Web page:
Denver, Colo. (October 2, 2018) – In honor of Children’s Health Month, yesterday the U.S. Environmental Protection Agency (EPA) announced the availability of nearly $30 million to support safe drinking water and cleaner air. EPA is making $20 million available for states and tribes to test for lead in drinking water at schools and childcare facilities. At the same time, EPA is announcing approximately $9 million in rebates to public school bus fleet owners to help them replace older school buses with cleaner, more modern vehicles. For more on this announcement visit: https://go.usa.gov/xPKDp
In addition to the newly announced resources, EPA has guidance, recommendations, and programs available to support schools in ensuring clean, healthy, and environmentally conscious school communities.
“Our schools reflect the best of our communities,” said EPA Regional Administrator Doug Benevento. “EPA offers a variety of resources to help school administrators and parents provide safe places to learn and educate students about environmental stewardship.”
A healthy school community starts with traveling to and from school. When safe, walking or biking to school can help children meet the recommended physical activity levels on weekdays, while helping to reduce traffic, lower pollutants, and save money. Clean school buses and anti-idling policies for buses, passenger vehicles, and delivery trucks help reduce emissions in and outside schools. The EPA’s Clean School Bus Program, School Siting Guidelines and Idle-Free Schools Toolkit are useful resources to establish and maintain a responsible transportation program for your school.
Inside and out, it’s important to understand how school communities can be protective of health. From recess to organized sports, knowing the outdoor air quality is important. Understanding how the building’s air system works, how the school is cleaned, and how teachers set up their classrooms is important in considering the indoor air quality.
Knowing the outdoor air quality helps schools identify steps to take to protect students from pollutants that can negatively affect health. Participating in the Air Quality Flag Program is a simple way to get your school community involved in knowing and understanding local air quality. This is especially valuable in the mountain west with high instances of wildfires.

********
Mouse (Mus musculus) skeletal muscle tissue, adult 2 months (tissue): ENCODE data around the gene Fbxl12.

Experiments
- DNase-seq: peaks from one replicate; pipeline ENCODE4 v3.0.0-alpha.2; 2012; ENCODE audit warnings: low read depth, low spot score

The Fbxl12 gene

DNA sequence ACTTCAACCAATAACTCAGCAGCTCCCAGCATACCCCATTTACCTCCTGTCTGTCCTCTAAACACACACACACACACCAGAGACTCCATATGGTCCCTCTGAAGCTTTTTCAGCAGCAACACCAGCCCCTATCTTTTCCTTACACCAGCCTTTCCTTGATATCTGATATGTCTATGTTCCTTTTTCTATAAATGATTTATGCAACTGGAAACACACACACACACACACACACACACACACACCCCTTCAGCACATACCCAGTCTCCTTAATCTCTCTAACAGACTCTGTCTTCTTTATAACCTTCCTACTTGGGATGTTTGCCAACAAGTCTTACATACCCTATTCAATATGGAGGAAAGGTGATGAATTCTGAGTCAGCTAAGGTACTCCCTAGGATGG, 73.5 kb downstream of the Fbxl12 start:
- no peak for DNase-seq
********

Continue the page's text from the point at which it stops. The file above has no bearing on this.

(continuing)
Ensuring a healthy indoor learning environment reduces absenteeism, improves test scores, and enhances student and staff productivity. When considering indoor air quality, it is important to know about radon, which is prevalent in the plains and mountain states. The Indoor Air Quality Tools for Schools program is a great place to start or get a refresher!
EPA strongly encourages schools to test for lead in drinking water. EPA has developed a tool kit called the 3Ts (training, testing, telling) for reducing lead in drinking water for schools to use as guidance.
When cleaning and using chemicals in science classes, teachers, school administrators and facility managers can look for EPA’s Safer Choice Label and apply the Toolkit for Safe Chemical Management in K-12 Schools.
Saving resources and reducing waste can be accomplished throughout the school. Facility-level efforts including integrating Energy Star and WaterSense can save money for schools and districts. Schools can participate in a food waste audit and implement strategies to feed children and the community while reducing waste. Students and teachers can pack a waste-free lunch. Make sure to pack only what you can eat, reuse, recycle, or compost. Reusable or compostable bags can be a good choice to carry or cover your lunch items.
As temperatures dip throughout the plains and the mountain west, managing pests in and around school facilities is essential to maintaining a healthy learning environment free of pests and unnecessary exposure to pesticides. To minimize health risks to students and staff, an Integrated Pest Management approach includes adopting preventative measures and choosing the lower-risk methods of pest removal and prevention.